“If you’re coming down for her, don’t worry about it. She’s ready. She doesn’t need to see you and she won’t be sad if she doesn’t. But if you’re coming down for you, then you should do it.”
When I finally let myself look inwards at my own heart, I realized that it was me who needed to see her, not the other way around. I bought the tickets and set my alarm for 4:00 AM.
During my travel down, I spent the morning thinking of what I wanted out of the trip. It was really just to have a conversation, I realized. I made a to-do list in my head of all the things I wanted to say:
I wanted her to know just how much of a difference she made in my life. I had some dark times when I was younger, and her love and the knowledge of how proud she was of me was a big part of what got me through feelings of worthlessness and self-loathing. Knowing she was always there for me and always wanted to see me or talk to me was a huge encouragement to me during some of the loneliest periods in my life.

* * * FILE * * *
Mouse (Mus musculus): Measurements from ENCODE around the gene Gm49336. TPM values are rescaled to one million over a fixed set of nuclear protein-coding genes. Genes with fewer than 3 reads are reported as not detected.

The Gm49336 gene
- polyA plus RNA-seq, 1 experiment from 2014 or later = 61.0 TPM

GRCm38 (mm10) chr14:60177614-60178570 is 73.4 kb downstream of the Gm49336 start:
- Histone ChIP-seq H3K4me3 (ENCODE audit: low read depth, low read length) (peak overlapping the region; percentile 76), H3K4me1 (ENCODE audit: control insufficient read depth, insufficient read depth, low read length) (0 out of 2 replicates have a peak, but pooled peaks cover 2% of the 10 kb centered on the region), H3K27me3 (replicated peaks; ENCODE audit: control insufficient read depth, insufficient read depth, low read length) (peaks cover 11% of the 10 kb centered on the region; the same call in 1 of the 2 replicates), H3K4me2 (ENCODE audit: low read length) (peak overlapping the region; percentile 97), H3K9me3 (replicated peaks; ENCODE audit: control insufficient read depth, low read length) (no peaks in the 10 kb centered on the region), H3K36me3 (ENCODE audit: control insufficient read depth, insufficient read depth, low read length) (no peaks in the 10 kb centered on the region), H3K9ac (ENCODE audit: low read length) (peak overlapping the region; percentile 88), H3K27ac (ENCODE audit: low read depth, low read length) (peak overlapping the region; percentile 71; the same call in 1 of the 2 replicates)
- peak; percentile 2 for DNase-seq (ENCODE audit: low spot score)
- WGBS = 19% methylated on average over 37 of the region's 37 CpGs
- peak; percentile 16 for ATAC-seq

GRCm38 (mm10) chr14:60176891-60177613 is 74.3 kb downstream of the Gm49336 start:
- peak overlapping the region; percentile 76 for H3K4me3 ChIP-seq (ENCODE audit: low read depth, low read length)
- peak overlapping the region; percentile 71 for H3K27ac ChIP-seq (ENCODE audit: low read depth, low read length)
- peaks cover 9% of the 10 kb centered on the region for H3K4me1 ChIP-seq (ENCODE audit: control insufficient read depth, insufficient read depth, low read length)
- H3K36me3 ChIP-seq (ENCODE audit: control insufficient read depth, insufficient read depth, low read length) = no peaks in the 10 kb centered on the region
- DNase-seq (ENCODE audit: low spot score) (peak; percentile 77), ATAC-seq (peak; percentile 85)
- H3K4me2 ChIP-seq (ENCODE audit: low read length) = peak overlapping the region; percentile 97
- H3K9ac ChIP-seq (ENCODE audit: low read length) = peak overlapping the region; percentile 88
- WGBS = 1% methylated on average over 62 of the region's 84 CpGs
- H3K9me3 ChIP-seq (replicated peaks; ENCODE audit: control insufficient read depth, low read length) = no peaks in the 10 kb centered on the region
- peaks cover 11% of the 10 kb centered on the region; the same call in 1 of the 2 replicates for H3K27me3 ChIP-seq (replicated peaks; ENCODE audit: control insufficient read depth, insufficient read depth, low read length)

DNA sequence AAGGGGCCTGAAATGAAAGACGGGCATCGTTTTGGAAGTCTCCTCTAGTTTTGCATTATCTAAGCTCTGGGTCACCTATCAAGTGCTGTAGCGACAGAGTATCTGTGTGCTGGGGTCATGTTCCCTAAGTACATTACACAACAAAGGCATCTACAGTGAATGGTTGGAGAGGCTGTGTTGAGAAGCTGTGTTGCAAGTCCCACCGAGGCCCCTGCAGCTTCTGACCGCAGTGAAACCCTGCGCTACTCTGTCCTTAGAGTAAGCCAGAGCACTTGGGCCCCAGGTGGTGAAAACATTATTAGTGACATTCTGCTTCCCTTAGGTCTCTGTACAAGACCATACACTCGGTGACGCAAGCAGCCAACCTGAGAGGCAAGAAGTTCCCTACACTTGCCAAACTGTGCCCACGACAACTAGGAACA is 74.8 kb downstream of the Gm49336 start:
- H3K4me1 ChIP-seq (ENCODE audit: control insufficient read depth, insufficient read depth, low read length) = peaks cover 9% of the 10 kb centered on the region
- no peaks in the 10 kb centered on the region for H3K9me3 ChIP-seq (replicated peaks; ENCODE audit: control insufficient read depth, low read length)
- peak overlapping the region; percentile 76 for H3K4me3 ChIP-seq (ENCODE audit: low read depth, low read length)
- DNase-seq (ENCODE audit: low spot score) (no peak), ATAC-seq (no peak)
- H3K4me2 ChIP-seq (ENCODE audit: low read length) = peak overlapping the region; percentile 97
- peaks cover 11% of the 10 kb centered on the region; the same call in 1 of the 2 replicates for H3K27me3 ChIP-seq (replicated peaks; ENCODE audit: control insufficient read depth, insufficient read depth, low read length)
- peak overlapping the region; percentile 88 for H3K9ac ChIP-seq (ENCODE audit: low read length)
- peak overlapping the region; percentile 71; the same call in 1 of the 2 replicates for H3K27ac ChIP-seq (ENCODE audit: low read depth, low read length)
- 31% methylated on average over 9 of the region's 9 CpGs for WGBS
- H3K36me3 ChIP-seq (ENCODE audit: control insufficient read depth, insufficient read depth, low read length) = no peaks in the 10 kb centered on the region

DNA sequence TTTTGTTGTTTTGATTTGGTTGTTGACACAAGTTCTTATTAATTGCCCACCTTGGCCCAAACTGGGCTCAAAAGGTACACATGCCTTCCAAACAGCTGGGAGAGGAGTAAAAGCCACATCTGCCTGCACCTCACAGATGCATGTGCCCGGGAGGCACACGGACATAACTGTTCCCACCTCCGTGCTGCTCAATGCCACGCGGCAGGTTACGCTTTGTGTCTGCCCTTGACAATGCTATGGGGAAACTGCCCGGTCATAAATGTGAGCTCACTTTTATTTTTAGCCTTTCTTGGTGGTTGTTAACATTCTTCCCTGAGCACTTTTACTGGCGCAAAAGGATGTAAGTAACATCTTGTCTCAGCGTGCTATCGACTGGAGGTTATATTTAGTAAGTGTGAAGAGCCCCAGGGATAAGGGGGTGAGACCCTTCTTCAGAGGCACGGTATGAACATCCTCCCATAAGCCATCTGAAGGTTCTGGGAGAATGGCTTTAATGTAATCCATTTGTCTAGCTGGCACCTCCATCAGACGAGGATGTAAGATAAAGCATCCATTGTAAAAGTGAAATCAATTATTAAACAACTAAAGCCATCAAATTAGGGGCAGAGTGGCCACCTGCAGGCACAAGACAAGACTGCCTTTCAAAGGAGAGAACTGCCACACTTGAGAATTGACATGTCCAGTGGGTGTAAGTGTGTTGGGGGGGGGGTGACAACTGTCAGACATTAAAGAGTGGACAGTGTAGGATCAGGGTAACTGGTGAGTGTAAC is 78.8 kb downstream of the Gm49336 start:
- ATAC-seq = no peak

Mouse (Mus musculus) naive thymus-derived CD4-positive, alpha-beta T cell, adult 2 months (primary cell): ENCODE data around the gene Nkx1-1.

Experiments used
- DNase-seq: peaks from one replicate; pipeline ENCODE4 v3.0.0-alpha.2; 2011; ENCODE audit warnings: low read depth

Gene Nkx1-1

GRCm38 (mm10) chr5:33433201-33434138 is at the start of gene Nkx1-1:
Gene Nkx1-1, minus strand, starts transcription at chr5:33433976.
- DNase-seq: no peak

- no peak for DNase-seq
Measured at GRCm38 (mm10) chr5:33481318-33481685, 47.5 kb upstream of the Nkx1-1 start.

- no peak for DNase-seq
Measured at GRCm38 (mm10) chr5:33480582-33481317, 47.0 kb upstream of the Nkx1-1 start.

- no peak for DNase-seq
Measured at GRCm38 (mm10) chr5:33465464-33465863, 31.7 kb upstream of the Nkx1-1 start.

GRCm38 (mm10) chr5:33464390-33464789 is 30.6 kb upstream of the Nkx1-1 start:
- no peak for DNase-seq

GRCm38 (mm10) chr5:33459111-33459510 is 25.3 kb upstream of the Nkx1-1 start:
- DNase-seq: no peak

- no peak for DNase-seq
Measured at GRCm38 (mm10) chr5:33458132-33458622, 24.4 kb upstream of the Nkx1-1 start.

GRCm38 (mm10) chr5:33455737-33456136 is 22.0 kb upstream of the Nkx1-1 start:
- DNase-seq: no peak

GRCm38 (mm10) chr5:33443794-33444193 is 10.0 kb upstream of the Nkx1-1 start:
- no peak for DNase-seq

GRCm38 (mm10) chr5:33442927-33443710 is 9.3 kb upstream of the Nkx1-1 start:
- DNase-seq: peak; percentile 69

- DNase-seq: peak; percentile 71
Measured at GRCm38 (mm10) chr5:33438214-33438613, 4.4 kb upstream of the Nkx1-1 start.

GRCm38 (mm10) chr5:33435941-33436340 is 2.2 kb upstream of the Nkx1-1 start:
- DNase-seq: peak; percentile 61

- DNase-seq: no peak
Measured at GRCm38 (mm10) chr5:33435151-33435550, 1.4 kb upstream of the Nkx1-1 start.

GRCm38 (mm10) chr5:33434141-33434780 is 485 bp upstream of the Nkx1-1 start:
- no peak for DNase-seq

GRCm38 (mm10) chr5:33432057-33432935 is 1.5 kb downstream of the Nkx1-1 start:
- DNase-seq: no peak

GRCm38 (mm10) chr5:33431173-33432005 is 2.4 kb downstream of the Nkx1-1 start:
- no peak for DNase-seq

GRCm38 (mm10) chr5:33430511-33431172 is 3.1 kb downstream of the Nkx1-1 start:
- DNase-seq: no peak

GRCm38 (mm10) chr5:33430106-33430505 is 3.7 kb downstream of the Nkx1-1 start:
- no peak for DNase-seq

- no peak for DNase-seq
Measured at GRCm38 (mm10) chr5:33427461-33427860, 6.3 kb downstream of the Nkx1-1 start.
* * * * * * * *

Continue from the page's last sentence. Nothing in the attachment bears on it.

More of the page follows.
I wanted her to know how much I was going to miss her. I wanted her to know that I would tell my children about her and what an amazing person she was, and what she did for me. I wanted her to know that her legacy would live on.
I wanted her to know that I have always had tremendous love for her, and that I always felt like we had a special relationship. I wanted to say those words: special relationship. That was particularly important to me for some reason. I guess because I felt like I had something greater with her than most people have with a grandparent. And I wanted her to know that this is how I felt.
I wanted to say “I love you” one last time and hug her and kiss her forehead and hold her hand.
I brought with me two items. One was the airline ticket from the flight I took when I was 12. I have held onto it all these years and I thought it would be fun to show her. The other was a buckeye. One of three that her husband, my grandfather, had given me before he passed away a dozen years earlier. He told me they bring luck. They’re one of the few mementos I have of him.
When I arrived, I spent some time just visiting and sitting with her. She was coughing up stuff every 30 minutes or so, and I would bring a tissue to her lips so she could spit it out. I was also able to give her some water. She was too weak to do these things for herself.